Why drones, not honey, might be the hive's most delicious ingredient

Bug of the Week

The Western Honeybee is the one you’ll have seen the most of, unless you live in Antarctica, the only continent on which they aren’t widespread. They’re thinner and less fluffy than bumblebees (or less hairy, depending on how cute you think bees are).

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Photo: Nordic Food Lab, licensed under CC BY-SA 4.0

Beekeepers often have whole combs – with larvae, pupae and honey all in there – going spare, rich in protein and nutrients

Factory Bee vs. Free (Fluffy) Bee

Whereas there are 24 different types of (fluffy/hairy) bumblebee in the UK alone, honeybees just appear in one variety all across Europe: Apis Mellifera. Their hives contain 50,000 to 60,000 bees, vastly bigger than the little nests of 50 to 400 that bumblebees construct in the wild. While bumblebees are threatened by habitat destruction and pesticides, most honeybees are kept commercially by beekeepers, and their decline is due to deadly mites. This is precisely why eating honeybee larvae might actually help stem their decline.

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Photo: Nordic Food Lab, licensed under CC BY-SA 4.0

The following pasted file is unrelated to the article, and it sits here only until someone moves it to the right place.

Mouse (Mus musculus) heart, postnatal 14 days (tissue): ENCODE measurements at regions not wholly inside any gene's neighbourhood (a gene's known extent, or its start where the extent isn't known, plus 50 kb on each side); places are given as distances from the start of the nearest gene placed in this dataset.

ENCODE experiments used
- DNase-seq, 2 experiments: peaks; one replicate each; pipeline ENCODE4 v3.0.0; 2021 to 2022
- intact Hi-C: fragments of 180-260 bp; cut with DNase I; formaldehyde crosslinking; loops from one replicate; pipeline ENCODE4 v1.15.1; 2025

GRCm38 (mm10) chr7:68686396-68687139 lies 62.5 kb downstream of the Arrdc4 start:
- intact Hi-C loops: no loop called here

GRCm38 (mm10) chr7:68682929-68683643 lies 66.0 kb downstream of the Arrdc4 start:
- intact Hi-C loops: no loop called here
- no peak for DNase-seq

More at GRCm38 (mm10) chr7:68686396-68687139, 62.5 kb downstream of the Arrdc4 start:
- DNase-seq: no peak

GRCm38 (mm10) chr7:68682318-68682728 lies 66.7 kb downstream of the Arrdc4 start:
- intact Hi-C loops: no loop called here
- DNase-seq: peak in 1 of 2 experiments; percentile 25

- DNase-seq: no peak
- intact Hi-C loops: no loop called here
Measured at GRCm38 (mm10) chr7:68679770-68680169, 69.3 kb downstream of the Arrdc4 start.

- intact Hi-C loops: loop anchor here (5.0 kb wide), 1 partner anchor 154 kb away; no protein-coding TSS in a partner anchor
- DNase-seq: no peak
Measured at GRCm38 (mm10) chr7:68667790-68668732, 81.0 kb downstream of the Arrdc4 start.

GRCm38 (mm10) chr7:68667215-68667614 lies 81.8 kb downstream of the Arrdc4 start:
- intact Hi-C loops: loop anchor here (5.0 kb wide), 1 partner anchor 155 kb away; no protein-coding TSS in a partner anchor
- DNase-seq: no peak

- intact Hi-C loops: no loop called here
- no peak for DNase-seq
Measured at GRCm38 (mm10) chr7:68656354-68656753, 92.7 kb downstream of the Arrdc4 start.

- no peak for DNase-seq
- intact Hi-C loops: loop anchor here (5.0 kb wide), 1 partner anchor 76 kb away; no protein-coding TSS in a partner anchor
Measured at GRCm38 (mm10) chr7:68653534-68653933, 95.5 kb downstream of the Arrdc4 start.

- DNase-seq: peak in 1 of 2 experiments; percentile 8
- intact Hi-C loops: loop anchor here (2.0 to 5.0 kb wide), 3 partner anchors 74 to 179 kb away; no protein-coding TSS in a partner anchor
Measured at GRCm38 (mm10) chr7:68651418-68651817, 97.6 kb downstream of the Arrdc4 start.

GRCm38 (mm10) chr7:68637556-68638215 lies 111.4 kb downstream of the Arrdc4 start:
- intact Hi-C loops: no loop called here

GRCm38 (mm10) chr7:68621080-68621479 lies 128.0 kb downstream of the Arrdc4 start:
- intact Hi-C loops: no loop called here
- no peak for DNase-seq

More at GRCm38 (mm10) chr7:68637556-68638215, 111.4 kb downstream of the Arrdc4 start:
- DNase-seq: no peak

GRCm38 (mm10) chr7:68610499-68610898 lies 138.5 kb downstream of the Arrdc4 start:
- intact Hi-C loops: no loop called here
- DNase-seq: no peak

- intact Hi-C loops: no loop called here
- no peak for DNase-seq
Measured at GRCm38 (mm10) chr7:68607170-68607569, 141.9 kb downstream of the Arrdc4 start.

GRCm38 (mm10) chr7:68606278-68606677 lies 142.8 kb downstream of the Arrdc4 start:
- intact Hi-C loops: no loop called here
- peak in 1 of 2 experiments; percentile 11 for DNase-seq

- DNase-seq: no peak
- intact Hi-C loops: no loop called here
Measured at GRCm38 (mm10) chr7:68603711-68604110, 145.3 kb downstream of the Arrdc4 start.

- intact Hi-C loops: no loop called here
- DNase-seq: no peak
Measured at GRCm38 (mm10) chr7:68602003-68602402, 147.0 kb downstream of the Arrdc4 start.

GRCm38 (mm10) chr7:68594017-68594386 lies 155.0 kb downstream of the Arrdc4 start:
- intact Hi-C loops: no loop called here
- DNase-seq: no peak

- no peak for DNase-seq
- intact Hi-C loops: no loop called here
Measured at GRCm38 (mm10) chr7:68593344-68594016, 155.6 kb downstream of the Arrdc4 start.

The drones that no-one wants

Beekeepers routinely remove some of the drone larvae early in the season in order to lessen the prevalence of Varroa mites. Larvae are the first stage of a drone bee’s development – when they still look like a curled-up fat white worm. After 24 days they will have become pupae (with distinct thorax and eyes) and then fully-formed bees.

Mites like to attack when the bees are still larvae, and most of the larvae attacked will die. Drone bees are thrown out because they’re most likely to get mites; they also don’t pollinate anything (they’re basically just there to reproduce), and most hives have a surplus of drone bees. So you needn’t worry about pollination rates or honeybee numbers if you’re eating drone larvae.

As a consequence of all this, beekeepers often have a lot of whole combs – with larvae, pupae and honey all in there – going spare. This ‘brood’ comb is rich in protein and other nutrients, and traditionally is eaten whole in some African cultures. In parts of Asia the larvae are a delicacy – boiled, or fried up with salt or sugar. As with other insect larvae, they are high in fat apparently taste nutty and smokey. The mature bees don’t taste as good, though they are edible.

Because honeybee deaths are mostly due to deadly mites, eating the leftover larvae might actually help stem their decline.

Nordic Food Lab in Copenhagen has been receiving this ‘drone comb’ from Bybi, an urban beekeeping social enterprise. The chefs have been experimenting with different recipes, though their first challenge was to get the larvae out of the sticky honeycomb. Eventually they found that freezing the comb in liquid nitrogen worked best. For more advice on how to obtain and cook honeybee larvae see our recipe page.

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Photo: Nordic Food Lab, licensed under CC BY-SA 4.0
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